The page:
Economics is hot. Two correlated data points support this observation:
1. "Freakonomics," by Steven D. Levitt and Stephen J. Dubner, in which "a maverick scholar and a journalist apply economic theory to everything from cheating sumo wrestlers to abortion and the falling crime rate," has been on The New York Times bestseller list (hardcover non-fiction) for 93 weeks.
2. The Wall Street Journal today published a page-one article about the work of another maverick economist, Michael Waldman of Cornell University, who has posited that too much TV watching can cause autism in young children. See the article "Is an Economist Qualified to Solve Puzzle of Autism?" here for a limited time (The Journal is subscription only).
In the article, reporter Mark Whitehouse uses Waldman's controversial paper as a way to analyze a research technique in economics called the instrumental variable, "a statistical method that, by introducing some random or natural influence, helps economists sort out questions of cause and effect." This research method, the article explains, allows economists to create experiments "that seek to approximate the rigor of randomized trials -- the traditional gold standard of medical research."
Some very interesting theories arise from this research method. For example: if you were drafted to serve in Vietnam, you were likely to earn less than other men who weren't; additional police hired in big cities reduce crime (a study by "Freakonomics" author Levitt); greater competition among school districts leads to better academic results. The Journal article cites all of these studies, and more, by esteemed economists over the past 17 years.
The problem with Waldman's study-- which said, basically that where it rains more, kids watch more TV; and where it rains more and more kids watch TV, there is more incidence of autism cases -- is that it doesn't appear likely to hold up to much scrutiny. As Whitehouse reports, more precipitation could be linked to household mold; does that cause more autism?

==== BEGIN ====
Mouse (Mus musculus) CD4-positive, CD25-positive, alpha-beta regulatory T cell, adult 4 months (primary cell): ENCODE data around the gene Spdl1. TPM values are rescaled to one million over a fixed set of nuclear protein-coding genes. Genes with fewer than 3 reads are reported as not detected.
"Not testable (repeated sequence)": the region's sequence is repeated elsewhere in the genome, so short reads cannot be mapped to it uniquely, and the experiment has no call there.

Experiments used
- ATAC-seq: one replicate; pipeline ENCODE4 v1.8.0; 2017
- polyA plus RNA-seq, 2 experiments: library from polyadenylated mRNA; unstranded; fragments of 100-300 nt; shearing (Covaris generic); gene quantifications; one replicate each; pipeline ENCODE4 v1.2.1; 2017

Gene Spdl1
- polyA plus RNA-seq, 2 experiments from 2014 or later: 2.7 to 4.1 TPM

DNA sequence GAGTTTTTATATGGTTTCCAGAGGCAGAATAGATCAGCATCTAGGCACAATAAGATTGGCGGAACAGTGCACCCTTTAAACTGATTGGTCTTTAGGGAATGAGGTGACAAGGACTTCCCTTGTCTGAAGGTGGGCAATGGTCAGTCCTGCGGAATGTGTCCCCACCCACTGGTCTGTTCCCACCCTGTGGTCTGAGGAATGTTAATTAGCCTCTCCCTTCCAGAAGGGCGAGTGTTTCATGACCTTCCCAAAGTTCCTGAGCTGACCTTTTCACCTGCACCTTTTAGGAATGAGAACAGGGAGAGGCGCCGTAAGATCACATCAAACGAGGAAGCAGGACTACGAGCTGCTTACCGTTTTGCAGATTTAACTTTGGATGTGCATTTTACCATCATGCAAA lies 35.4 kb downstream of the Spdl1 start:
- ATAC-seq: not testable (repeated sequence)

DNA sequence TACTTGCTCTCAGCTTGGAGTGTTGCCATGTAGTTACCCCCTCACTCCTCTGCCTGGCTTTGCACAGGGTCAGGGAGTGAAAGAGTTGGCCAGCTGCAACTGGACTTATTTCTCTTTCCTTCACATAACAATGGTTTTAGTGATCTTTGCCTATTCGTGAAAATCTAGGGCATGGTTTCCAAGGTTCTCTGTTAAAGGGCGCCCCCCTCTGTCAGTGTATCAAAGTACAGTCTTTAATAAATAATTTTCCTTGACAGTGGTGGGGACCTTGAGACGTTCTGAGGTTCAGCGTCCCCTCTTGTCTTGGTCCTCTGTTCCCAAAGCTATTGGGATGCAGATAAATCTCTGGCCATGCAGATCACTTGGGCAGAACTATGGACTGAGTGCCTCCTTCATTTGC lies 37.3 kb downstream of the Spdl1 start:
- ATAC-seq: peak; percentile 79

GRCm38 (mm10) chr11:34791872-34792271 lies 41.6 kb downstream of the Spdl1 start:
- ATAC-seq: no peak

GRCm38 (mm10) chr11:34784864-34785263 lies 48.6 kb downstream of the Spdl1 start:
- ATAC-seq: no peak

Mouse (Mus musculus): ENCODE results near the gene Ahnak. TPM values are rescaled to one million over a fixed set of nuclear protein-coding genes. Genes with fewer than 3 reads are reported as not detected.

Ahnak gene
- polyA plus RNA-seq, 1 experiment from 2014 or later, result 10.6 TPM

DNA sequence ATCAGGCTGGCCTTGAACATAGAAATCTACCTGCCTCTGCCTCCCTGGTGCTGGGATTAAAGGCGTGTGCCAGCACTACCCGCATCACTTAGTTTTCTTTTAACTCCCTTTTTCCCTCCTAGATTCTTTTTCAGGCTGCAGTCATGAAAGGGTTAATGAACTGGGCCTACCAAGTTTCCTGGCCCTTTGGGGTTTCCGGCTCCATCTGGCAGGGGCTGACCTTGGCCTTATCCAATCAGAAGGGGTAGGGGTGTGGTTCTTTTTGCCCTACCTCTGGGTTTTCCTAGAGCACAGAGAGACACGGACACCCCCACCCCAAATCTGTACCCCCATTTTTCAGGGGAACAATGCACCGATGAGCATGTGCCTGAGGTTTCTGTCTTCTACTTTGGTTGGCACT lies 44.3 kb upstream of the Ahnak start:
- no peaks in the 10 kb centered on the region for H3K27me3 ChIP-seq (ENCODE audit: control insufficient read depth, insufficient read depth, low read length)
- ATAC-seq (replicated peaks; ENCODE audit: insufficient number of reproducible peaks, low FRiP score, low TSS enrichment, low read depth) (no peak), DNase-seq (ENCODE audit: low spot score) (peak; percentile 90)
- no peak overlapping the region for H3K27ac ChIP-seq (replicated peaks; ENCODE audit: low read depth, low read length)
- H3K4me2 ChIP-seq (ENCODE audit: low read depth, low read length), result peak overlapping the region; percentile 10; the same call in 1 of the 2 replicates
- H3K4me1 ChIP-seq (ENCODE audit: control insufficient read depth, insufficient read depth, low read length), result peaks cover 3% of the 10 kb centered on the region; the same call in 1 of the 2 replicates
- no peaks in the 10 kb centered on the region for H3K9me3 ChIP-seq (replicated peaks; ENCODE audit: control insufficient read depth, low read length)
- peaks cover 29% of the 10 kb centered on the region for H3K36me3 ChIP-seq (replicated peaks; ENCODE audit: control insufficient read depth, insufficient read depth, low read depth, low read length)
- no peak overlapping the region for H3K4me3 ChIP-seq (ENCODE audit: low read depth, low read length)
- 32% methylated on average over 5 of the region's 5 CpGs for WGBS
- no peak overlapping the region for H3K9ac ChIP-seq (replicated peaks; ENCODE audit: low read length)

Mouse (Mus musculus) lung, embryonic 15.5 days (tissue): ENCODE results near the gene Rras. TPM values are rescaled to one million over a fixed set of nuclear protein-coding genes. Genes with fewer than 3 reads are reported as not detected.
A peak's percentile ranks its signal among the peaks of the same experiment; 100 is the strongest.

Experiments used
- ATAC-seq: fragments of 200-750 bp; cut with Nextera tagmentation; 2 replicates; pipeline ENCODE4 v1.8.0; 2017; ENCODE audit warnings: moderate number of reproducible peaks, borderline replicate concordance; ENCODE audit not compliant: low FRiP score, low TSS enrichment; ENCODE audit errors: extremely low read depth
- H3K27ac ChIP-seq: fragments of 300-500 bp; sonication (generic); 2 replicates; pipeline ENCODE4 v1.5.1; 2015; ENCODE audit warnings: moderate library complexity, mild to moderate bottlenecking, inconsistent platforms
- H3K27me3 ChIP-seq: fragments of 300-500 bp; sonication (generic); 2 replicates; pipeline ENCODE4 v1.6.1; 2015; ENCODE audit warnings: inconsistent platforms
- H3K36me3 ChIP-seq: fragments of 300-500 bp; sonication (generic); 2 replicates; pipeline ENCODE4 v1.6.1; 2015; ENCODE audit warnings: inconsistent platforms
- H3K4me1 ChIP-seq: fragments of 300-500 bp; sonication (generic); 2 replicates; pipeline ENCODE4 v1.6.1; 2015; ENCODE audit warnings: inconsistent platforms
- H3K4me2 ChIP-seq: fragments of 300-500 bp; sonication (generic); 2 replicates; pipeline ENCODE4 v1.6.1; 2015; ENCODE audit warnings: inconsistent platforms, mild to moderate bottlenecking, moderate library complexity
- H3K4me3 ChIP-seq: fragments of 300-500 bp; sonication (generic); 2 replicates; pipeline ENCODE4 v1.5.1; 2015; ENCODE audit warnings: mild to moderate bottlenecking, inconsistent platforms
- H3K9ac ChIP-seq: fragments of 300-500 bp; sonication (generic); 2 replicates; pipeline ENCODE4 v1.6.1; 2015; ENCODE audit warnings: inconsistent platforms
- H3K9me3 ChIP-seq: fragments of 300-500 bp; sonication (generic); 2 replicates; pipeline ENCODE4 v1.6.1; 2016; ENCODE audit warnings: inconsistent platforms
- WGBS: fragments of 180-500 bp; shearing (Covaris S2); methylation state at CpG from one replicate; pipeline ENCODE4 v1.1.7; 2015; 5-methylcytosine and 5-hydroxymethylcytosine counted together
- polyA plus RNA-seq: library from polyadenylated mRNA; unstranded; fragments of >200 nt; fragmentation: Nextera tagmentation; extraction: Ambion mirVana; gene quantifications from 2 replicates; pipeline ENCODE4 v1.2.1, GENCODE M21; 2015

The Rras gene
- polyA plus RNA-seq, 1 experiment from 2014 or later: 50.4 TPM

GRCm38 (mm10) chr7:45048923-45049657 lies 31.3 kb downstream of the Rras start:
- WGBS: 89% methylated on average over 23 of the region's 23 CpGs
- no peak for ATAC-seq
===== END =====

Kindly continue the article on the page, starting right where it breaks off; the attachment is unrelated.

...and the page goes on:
Back in October, when Professor Waldman posted his unpublished research study "Does Television Cause Autism?" it got a lot of press-- and as The Journal notes, created quite a bit of angst among parents of children with autism spectrum disorders who were prompted to ask if their struggles with developmentally disabled kids were their own fault. (You can read an Autism Bulletin article, with more information and a link to the study, by clicking here.)
If you have the time, read The Journal article not just because it's well done and interesting, but because the TV-causes-autism theory has some stamina. A Harvard economist plans to test Waldman's results. Your friends or relatives may bring it up.
We have seen time and again how parents of kids with autism spectrum disorders do amazing things -- start a support services center, write groundbreaking books, take their right to defend their children to the Supreme Court, lobby Congress to pass new legislation, fight for society's acceptance. In this context, you won't be surprised to find another correlation: Professor Waldman got interested in studying autism from his personal experience.
His young son was diagnosed with ASD. He later improved so much to qualify as "fully recovered," after a regime that included recommended therapies and a sharp reduction in television time. This led to his research questions, his publicizing a research paper, and his recommendation that parents of young children limit their tots' time in front of the tube.
If only life were that simple.